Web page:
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For These Englewood Champs, Chess Is More Than a Game

 Chess coach Joseph Ocol works with his team of 50 after school.
Chess coach Joseph Ocol works with his team of 50 after school.
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DNAinfo/Andrea V. Watson

ENGLEWOOD — For many students at Earle STEM Academy, chess is more than just an afterschool club: It's part of the curriculum and the school culture.

Last year, chess coach and math teacher Joseph Ocol worked with 30 students a few days a week after school. This year, he's reaching close to 200, more than 40 percent of the school's 457 total student body.

Chicago Public Schools cut budgets throughout the district last school year, which affected the team, but they were still able to bring home multiple trophies. A GoFundMe page was created to help cover traveling costs and has raised more than $17,000 so far.

In an all-girls tournament in Chicago last spring, the Earle STEM squad competed against 64 schools from across the country and were one of only two African-American teams. The team's win was the first national championship trophy for the school.

Earle participates in a chess program called First Move. Throughout the school day, students go to Ocol’s class and practice.

Principal Cederrall Petties said incorporating chess into the school day helps teach students reasoning skills, problem solving and discipline. Through chess, the students are learning how to think more effectively, he said.

“I’m really impressed with where we’re going as a school, as it relates to the chess program,” Petties said. “Mr. Ocol is working with students as young as kindergarten through 8th grade. We’re extremely excited about it.”

He said he’s also excited about the school hosting another big tournament later in the year.

“This brings attention to what we’re doing in chess to others outside the community, so it’s great,” Petties said. “Now Englewood is being perceived in another light, a positive light.”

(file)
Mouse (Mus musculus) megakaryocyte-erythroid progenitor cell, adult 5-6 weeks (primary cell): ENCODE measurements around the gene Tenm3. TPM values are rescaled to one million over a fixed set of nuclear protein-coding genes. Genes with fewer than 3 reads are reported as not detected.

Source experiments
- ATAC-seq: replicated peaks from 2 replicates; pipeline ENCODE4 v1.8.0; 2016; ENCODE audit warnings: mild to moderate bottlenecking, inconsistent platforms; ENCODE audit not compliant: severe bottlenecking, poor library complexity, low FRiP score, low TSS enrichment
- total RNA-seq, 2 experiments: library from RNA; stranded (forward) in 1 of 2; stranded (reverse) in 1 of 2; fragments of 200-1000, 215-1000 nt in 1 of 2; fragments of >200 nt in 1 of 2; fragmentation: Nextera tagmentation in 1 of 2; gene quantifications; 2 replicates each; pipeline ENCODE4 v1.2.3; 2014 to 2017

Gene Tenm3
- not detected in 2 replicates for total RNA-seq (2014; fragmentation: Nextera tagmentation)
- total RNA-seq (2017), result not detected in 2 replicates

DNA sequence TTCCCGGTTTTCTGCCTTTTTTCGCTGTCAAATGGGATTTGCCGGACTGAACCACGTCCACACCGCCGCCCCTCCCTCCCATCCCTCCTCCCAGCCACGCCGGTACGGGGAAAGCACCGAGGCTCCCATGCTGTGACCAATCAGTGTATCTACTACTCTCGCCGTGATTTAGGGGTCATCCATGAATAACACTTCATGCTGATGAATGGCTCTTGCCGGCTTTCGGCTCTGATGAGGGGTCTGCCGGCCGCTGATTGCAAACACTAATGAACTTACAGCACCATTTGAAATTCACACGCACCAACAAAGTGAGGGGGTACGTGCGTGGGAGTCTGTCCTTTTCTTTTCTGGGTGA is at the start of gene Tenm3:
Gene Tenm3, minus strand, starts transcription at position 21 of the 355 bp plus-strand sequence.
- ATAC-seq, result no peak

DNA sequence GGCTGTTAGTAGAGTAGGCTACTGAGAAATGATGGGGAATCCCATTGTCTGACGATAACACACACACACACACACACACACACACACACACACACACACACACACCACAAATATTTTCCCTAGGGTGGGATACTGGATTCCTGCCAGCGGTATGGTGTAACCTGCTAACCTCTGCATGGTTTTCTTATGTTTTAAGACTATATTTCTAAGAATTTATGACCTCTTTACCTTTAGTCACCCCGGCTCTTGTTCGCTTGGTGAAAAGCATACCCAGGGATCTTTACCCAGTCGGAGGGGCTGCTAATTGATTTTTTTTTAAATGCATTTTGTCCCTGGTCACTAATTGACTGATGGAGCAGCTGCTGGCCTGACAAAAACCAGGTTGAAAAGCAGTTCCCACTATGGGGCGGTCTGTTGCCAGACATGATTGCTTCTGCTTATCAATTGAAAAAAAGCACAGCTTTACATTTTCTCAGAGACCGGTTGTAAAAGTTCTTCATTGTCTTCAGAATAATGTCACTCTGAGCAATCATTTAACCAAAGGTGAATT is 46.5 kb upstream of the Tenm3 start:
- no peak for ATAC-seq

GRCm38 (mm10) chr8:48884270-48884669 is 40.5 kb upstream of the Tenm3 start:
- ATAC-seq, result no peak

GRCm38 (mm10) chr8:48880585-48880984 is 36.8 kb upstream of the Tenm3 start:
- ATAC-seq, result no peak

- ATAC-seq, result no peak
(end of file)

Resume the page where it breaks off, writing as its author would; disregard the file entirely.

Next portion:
Students who competed on the team last year are happy to be back — many of them practiced over the summer to keep their skills sharp.

Both Tamya Fultz and Breanna Shaw were on the 2016 All-Girls National Champion Team. The seventh graders said they enjoy competing, but touring the White House and meeting President Barack Obama was very special, too.

The students were invited to meet the president earlier this month outside Air Force One while Obama was in Chicago.

RELATED: Englewood Chess Champs Meet President Obama

"We got a chance to shake his hand and talk to him for a bit, but it was breathtaking for all of us to take a close glimpse of Air Force One from where he disembarked,” Ocol said, describing the moment as an experience of a lifetime.

No one in the group had ever seen Air Force One except in the movies, he said.

"Meeting the president, and getting a chance to shake his hand, was something that my students and I will forever cherish in our lives," he said.

Back in June the team visited the White House after efforts made by U.S. Rep. Danny Davis (D-Chicago), who started a campaign to get the students a visit with Obama. He called the national championship a “great accomplishment and a great achievement.”

Because of the graduation of Obama's eldest daughter Malia’s graduation, the president wasn’t able to meet the students in June during their visit.

Tamya, 12, said it was really cold outside the day they met him, but she was happy to have the opportunity.

“I got to shake his hand,” she said, adding that she was skeptical about getting a chance to meet him because when they went to the White House he wasn’t there.

Her teammate Breanna said she felt the same way, but was proud that their school was chosen out of hundreds of others. She said she recognized that the introduction, no matter how brief, was a great opportunity.

Taahir Levi plays chess after school with his father Andre Levi. [DNAinfo/Andrea V. Watson]

Taahir Levi, 8, joined the chess team last year and said that he really enjoys being a part of it.

“I like that I get to meet new people and I go to chess every day because it helps me think better,” he said.

Initially he thought chess would be a challenge “because once my teacher told me it’s a strategy game, I thought it was going to be hard,” he said.

He’s improved a lot, he and his father Andre said. Even though Levi plays, he said he hadn’t introduced the game to his son. He said he was happy when he told him he wanted to play chess at school.

“He’s picking it up fast,” he said, adding that he appreciates the opportunities that chess can bring.

Taahir also said that he liked meeting President Obama.

“It was fun and exciting, and he shook my hand,” he said.

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